Today’s post comes from Joshua Cain, an archives technician at the National Archives in College Park, MD.
The Peace Corps has had a large impact on my life. I served as a Peace Corps Volunteer in Belize from 2007 to 2009. I didn’t know much about the agency before I applied except that it involved living abroad for two years and helping people—two things that I wanted to do after I finished my undergraduate degree. And I loved it! It was an amazing, life-changing experience.
Skipping ahead to the summer of 2016, I started thinking about my thesis topic for my MA program. I wanted to focus on the role of the United States in international development. Of course, the Peace Corps came to mind. I was quite amazed at how little I knew of its history. I studied a lot of secondary and primary sources about the beginnings of the Peace Corps. It was fascinating to learn how much I related to the volunteer stories from the early 1960s.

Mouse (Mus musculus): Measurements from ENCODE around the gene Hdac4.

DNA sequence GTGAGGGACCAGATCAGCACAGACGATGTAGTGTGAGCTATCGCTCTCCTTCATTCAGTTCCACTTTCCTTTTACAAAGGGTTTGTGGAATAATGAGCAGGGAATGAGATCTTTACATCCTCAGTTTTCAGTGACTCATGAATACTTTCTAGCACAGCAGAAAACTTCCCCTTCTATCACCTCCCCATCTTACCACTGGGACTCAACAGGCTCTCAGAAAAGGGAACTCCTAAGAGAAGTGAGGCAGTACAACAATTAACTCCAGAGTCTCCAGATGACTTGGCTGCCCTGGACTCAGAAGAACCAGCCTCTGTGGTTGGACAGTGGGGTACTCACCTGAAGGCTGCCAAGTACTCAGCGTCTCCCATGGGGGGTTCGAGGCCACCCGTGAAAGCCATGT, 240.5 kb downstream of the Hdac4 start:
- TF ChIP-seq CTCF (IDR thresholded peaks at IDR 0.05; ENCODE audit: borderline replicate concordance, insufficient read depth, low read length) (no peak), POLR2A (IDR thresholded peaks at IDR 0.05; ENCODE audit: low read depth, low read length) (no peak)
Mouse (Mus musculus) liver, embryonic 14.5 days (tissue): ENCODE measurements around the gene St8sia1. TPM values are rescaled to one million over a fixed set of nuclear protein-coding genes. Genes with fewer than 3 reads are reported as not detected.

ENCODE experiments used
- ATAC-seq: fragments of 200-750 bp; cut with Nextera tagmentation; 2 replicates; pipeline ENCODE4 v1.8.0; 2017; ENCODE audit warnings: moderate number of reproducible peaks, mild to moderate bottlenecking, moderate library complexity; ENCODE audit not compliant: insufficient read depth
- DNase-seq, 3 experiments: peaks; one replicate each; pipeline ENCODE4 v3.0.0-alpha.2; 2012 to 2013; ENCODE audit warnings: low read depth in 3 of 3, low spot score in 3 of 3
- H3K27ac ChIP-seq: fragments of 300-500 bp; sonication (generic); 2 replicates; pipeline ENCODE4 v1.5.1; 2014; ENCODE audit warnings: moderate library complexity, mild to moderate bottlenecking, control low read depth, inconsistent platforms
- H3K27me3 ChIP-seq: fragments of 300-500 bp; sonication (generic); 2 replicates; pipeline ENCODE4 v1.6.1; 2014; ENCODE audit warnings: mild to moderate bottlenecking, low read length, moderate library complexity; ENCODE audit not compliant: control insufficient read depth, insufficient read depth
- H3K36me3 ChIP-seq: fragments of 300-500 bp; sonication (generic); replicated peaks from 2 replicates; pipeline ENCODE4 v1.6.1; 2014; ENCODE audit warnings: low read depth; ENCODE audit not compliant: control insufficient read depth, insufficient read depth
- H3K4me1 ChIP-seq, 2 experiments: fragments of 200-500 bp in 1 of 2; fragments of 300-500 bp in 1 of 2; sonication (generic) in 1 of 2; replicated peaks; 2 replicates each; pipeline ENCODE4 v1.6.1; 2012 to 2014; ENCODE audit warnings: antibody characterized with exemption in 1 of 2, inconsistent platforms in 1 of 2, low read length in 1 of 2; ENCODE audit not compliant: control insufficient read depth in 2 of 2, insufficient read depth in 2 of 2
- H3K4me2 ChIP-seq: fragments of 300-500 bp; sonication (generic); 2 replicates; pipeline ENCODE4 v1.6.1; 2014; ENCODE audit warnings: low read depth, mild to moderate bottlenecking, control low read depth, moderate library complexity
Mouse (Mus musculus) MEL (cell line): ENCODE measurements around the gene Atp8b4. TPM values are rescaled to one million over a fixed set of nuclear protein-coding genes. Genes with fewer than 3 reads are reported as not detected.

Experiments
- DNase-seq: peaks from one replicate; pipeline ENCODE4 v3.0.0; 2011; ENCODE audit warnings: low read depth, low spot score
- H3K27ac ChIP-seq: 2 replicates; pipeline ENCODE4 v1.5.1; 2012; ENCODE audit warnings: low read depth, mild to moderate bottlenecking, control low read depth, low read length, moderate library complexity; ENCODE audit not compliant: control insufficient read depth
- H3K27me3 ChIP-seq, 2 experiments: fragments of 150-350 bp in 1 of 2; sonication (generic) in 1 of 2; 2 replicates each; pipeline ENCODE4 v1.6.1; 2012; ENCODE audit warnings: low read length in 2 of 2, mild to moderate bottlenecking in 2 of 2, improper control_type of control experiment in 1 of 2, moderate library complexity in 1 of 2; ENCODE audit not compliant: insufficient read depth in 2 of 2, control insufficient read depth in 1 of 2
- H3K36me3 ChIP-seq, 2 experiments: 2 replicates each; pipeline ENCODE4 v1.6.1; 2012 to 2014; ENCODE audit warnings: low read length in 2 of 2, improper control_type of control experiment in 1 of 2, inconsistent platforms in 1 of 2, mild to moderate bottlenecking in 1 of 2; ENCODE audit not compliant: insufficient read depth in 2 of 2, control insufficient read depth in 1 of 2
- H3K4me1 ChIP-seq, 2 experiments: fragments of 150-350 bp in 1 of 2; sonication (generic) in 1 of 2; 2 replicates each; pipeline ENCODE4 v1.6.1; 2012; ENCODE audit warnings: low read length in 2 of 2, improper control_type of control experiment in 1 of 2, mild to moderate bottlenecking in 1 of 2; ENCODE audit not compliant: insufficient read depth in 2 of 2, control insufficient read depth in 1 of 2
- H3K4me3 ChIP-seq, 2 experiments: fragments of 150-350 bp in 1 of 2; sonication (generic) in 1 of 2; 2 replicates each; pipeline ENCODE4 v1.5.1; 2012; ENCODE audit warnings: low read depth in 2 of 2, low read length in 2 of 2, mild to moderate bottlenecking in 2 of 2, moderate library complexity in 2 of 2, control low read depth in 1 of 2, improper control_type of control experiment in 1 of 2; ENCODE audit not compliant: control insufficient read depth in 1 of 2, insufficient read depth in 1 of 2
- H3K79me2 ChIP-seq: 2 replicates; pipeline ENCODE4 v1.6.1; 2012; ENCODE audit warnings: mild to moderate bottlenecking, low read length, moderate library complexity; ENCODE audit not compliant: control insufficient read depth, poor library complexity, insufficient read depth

A few months back, I was completing a pull request and noticed some boxes that contained Record Group 490: Records of the Peace Corps. The historian and Peace Corps Volunteer in me was quite excited! It felt like winning the primary source lottery. I wanted to know more about the Peace Corps records held at the National Archives. Naturally, I turned to the National Archives Catalog, where I located a wonderful 10-minute video called The Peace Corps in Retrospect.
The video contains 15 public service announcements (PSA) for the Peace Corps that date from the early 1960s to the early 1970s. I found two of them to be very relatable.